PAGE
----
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Paleontologists just recently opened their eyes to the wealth of fossil documents relevant to plant - arthropod interaction and are busy now accumulating raw data. Perhaps the richest regional collection of interaction traces came from the mid-Cretaceous deposits of the Negev Desert, Israel, encompassing the time interval of the rise and basal radiation of angiosperms - the flowering plants. The arthropods (insects and mites) inserting their eggs in the leaves and making leaf mines and galls were discovering new possibilities for endophytic life that the flowering plants provided.
Their morphological disparity suggests a diversification race, in which the angiosperms failed to override their leaf parasites. Only a small fraction of insect diversity is represented by body fossils that belong to one extinct and nine extant families of beetles and cockroaches mostly. Because similar structures are produced on leaves by parasitic arthropods of different systematic alliances, a purely morphological classification is worked out for the trace fossils, with but tentative assignments to natural taxa, referring to distinct types of parasitic behavior.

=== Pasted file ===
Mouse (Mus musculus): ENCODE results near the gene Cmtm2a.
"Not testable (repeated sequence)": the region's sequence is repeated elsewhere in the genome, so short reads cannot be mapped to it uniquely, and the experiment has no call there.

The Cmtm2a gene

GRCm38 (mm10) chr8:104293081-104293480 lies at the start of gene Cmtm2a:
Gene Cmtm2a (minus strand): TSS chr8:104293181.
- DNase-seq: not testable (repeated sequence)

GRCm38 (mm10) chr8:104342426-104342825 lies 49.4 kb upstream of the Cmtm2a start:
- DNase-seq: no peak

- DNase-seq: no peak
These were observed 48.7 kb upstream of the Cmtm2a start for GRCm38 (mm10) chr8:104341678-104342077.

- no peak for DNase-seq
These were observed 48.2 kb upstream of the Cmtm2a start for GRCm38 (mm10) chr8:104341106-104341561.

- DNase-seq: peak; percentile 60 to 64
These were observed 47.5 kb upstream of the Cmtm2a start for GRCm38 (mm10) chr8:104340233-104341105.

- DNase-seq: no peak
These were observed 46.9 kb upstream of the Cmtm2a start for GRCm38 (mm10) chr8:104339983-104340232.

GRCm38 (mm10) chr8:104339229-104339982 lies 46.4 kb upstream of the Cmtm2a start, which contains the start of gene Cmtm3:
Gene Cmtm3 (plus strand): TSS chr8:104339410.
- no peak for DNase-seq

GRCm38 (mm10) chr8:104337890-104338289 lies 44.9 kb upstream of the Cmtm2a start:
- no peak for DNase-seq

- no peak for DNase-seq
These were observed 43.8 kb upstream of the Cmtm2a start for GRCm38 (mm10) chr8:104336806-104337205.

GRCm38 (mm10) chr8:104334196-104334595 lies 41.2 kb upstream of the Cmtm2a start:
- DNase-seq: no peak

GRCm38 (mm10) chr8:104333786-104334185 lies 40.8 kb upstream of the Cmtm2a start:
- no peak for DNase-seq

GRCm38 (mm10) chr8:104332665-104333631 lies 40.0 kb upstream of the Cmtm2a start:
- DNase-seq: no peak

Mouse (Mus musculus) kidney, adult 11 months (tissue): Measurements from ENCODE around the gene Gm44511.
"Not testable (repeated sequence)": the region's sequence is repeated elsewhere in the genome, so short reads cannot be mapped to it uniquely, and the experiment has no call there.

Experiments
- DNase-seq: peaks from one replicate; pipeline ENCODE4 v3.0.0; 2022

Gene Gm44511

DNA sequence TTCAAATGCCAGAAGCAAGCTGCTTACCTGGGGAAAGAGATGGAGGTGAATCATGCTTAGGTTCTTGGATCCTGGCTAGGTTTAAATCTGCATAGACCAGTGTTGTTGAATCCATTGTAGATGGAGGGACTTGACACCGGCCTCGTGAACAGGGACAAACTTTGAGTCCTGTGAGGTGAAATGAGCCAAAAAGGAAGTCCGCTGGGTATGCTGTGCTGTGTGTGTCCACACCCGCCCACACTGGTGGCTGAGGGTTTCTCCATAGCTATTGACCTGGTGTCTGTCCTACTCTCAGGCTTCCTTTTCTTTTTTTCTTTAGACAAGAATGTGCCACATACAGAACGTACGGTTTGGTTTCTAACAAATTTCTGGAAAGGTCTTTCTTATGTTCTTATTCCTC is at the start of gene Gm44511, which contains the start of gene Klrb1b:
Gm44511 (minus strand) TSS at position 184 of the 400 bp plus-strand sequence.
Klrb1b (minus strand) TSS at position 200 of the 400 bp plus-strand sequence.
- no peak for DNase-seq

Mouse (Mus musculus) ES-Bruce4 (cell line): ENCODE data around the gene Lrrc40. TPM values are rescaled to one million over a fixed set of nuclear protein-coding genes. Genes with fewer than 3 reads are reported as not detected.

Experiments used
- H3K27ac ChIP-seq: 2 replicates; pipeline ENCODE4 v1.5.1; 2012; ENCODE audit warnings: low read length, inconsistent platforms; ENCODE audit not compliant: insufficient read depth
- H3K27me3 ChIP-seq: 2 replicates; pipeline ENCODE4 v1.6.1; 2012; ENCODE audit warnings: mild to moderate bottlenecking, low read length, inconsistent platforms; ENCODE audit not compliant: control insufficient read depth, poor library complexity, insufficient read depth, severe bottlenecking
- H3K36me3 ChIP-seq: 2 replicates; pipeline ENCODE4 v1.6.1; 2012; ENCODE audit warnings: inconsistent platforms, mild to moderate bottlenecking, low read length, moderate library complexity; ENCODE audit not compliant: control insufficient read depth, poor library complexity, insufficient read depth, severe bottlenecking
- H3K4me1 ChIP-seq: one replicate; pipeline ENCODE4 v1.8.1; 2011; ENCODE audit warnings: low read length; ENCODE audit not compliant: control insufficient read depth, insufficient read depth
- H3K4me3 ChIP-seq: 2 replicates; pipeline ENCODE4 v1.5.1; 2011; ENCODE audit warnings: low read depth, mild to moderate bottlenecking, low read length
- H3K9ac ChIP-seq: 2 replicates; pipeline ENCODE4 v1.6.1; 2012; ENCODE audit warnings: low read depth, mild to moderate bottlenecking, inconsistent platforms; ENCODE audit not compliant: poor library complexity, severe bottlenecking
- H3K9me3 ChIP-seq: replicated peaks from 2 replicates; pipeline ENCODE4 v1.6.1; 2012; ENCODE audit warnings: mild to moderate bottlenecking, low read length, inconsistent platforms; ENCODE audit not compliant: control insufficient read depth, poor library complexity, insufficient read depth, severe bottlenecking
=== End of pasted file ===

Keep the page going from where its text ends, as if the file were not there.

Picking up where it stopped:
It is the Evolution of behavior that is documented by the trace fossils. The body fossils and parasitic traces represent morphologies and behavioral traits fairly advanced for their geological age. The expression, abundance, co-occurrence, and host specialization of parasitic structures, as well as the marks of predation on mines and galls betray regulatory mechanisms of plant - arthropod interaction, analyzed in the broad context of ecosystem evolution, paleogeography and climate change.